2:43 | Tour & News
Tommy Fleetwood on fame, family and great expectations
Fleetwood, who has four wins on the European Tour, talks about his switch to the PGA Tour, his quest to not be famous and how the birth of his son changed his life.
By Ryan Asselta
Friday, June 22, 2018

This interview first appeared in the June 2018 issue of GOLF, previewing the U.S. Open at Shinnecock Hills. Fleetwood went on to finish second at Shinnecock, buoyed by a final-round 63. 

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You have four career wins on the European tour and now, at age 27, you've made the transition to the PGA Tour. What's it been like for you, getting to know new golf courses, new tournaments?

Very enjoyable, actually. It's a slightly different style of golf. The greens tend to be a bit firmer and a little bit quicker, with more slope. And a lot of new faces, though they're not really new. I've played in good groups, with some great guys. It's a friendly tour. And it's been nice to play some pretty good golf as well.

A year and a half ago you were ranked 188th in the world. Here we are, spring of 2018, and you're now ranked 12th. How tough was it when you were 188 and really searching for your game?

Well, it's not great. The frustrating part is knowing that you've done it before, knowing that you can play, but then your game starts going down the wrong path and you lose confidence. It's so easy to just start slipping away.

In your time on the Tour, have you leaned on any European players for advice?

Generally, I'm okay asking questions. Most of the guys have been really good. People like Justin Rose, Henrik Stenson, Rory McIlroy, Paul Casey, Graeme McDowell. They're very, very supportive.

What's the biggest difference about playing in the States?

It's a busier scene. There are a lot of cars. And there's always a Starbucks. You always end up gettin' a Starbucks on your way to somewhere.

Tommy Fleetwood's ascent has pushed him into the top 10 in the world ranking.

Virginia Water

Anything you miss from either England or Europe?

I miss my wife's cooking. I hope she hears that, actually. [Laughs] She's like, "If you're home for a week, you get your seven favorite meals."

Any funny interactions with American sports fans since you've been here?

One guy at the Honda told me to finish with ten shots. "Three, three, two," he said. I said, "That's eight!" [Laughs] We did find that one to be funny. But it's been great. The American fans have taken to me, so I'm very grateful for that.

Well, with the long hair, you've got a movie-star look.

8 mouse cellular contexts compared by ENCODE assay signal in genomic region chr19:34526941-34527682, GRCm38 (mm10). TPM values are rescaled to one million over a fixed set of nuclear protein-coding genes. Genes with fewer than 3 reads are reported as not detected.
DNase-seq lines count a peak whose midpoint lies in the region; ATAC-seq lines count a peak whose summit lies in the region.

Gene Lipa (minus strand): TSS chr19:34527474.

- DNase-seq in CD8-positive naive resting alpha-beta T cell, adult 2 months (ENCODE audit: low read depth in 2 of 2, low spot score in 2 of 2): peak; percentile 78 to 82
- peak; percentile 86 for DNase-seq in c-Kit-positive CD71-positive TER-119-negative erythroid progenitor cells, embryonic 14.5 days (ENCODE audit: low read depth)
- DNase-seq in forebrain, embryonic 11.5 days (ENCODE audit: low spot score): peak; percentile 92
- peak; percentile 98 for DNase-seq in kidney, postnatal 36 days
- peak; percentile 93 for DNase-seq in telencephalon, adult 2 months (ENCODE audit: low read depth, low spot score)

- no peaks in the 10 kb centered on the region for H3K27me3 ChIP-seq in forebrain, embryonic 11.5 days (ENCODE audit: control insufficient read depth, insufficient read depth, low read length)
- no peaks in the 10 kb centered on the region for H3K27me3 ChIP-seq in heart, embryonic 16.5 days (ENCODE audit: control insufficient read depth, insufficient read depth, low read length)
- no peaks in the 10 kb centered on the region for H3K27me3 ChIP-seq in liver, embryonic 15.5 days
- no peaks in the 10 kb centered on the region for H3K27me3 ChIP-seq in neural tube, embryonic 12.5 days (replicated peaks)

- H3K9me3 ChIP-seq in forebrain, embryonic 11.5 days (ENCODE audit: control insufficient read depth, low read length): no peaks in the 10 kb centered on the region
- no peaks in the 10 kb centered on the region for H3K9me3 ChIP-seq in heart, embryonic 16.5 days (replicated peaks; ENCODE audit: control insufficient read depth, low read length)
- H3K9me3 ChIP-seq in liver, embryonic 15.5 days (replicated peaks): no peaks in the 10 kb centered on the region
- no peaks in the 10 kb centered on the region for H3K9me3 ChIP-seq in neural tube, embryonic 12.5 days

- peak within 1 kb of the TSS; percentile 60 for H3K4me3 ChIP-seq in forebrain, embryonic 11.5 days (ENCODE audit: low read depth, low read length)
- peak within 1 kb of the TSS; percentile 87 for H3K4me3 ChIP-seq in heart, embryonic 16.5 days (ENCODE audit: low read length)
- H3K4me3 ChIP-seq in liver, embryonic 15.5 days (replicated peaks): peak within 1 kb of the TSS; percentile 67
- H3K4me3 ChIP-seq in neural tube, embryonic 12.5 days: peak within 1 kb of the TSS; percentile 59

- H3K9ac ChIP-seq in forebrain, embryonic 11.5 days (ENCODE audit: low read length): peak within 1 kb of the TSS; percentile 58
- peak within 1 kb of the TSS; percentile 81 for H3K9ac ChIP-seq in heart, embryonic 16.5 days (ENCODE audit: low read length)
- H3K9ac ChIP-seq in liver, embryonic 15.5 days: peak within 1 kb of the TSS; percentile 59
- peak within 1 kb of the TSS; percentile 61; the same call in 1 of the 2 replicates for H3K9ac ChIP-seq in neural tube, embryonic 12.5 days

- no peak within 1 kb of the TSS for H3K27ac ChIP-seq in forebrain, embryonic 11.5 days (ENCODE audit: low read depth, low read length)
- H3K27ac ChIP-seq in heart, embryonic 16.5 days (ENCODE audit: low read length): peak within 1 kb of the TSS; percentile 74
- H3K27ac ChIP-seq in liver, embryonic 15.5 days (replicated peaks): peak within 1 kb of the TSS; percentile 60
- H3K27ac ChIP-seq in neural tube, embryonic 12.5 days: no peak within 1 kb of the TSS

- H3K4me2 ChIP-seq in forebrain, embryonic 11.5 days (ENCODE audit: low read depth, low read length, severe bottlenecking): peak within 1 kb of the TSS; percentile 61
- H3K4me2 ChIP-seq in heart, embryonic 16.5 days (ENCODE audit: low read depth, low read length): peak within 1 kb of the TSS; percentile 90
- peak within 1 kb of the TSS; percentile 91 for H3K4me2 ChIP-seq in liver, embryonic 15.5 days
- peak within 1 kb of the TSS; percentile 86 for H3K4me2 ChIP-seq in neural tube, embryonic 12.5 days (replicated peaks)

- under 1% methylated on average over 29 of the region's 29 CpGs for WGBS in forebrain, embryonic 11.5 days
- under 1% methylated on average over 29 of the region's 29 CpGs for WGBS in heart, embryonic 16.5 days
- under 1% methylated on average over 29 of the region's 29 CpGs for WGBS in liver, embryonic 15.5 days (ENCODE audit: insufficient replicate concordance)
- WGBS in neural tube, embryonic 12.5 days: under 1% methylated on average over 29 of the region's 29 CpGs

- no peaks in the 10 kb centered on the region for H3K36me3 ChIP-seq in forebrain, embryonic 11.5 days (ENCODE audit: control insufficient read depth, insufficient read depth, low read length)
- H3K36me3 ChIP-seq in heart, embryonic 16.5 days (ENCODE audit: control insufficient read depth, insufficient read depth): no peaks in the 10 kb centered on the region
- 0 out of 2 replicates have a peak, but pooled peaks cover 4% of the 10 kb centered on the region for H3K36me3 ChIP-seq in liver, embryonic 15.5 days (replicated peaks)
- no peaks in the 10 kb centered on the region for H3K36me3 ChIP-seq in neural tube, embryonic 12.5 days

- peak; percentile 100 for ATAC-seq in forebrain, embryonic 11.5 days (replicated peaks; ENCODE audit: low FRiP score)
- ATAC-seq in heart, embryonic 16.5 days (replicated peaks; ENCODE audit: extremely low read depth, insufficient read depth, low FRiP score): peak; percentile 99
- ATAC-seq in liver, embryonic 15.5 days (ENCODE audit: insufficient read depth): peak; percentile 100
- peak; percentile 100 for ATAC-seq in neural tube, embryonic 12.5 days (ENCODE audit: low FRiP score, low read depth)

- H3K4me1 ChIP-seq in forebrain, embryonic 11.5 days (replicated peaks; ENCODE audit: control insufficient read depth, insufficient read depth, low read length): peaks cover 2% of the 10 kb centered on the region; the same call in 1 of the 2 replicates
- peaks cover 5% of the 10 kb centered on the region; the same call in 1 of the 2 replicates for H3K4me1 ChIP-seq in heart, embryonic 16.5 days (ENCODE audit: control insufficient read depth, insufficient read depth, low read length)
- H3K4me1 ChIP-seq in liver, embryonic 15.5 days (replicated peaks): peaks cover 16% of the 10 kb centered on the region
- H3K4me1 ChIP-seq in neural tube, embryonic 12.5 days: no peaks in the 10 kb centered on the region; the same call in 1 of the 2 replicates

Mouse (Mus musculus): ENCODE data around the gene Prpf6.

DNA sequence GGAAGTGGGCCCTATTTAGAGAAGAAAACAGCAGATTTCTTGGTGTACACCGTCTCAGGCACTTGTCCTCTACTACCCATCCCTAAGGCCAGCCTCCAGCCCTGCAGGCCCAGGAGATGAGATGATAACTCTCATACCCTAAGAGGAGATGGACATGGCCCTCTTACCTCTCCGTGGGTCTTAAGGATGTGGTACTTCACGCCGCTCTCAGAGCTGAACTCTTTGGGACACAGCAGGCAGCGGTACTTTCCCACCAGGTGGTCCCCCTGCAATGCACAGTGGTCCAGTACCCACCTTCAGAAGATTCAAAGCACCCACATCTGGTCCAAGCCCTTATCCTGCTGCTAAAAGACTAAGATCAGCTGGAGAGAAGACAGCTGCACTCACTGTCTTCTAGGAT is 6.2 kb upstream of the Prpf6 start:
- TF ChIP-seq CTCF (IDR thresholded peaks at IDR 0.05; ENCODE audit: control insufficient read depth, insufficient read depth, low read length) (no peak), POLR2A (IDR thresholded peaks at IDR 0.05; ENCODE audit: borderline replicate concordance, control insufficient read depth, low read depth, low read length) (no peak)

Yeah, I'm the lowest grossing movie star of all time! I've had long hair for a while now. I shaved my head once, and learned that I've got, like, a cone head. So I'm never gonna do that again. The beard has just come on recently, "cause my wife likes me looking older. So if I shave the beard it won't go over very well.

You've been on warp-speed for the past few months. You welcomed the birth of your son, Franklin, you got married, then transitioned full-time to the PGA Tour. How crazy has it been?

Pretty crazy, but you kind of take it all in stride. You never really get a chance to sit back and look at where you are or what you've done. If you stop working, you're gonna get overtaken quickly. You can't really take your foot off the gas — until you decide to pack it in.

Fleetwood has proven to be a U.S. Open stalwart, contending in back-to-back Opens.

At times, do you almost have to force yourself to enjoy it?

I look at my boy every day and think how amazing that is. I'm in a very, very happy period of my life. It's definitely helped that I've been playing well. But if I do have a bad day [on the course], it doesn't affect my life. It used to. But now, it's not the be-all and end-all if the golf doesn't go well.

2018 is a Ryder Cup year. After the 2016 competition at Hazeltine, there was a lot of talk that an American run of dominance is just beginning. You weren't on the European team that lost in '16. Jon Rahm wasn't on that team. How big of a boost do you think guys like you and Rahm could bring to the European team this fall?

I think we're the spine of that team! [Laughs] No. It would be amazing to get on the team. I always like to take myself out of the equation and just talk about it that way. I know people are talking about the American team — that it's as strong as American golf's ever been, but I actually think Europe is bordering on that, too. So I would love to have a chance to be part of that, because I feel like this Ryder Cup could be one of the best ever.

Given recent showings by you, Rory, Rahm, Paul Casey, have you all basically said, "Hold up a second, the Europeans will not be steamrolled"?

Well, yeah. We don't want to give up that easily. We have an immensely strong bunch of players at the moment. So do the Americans. It's gonna be great, no matter what happens.

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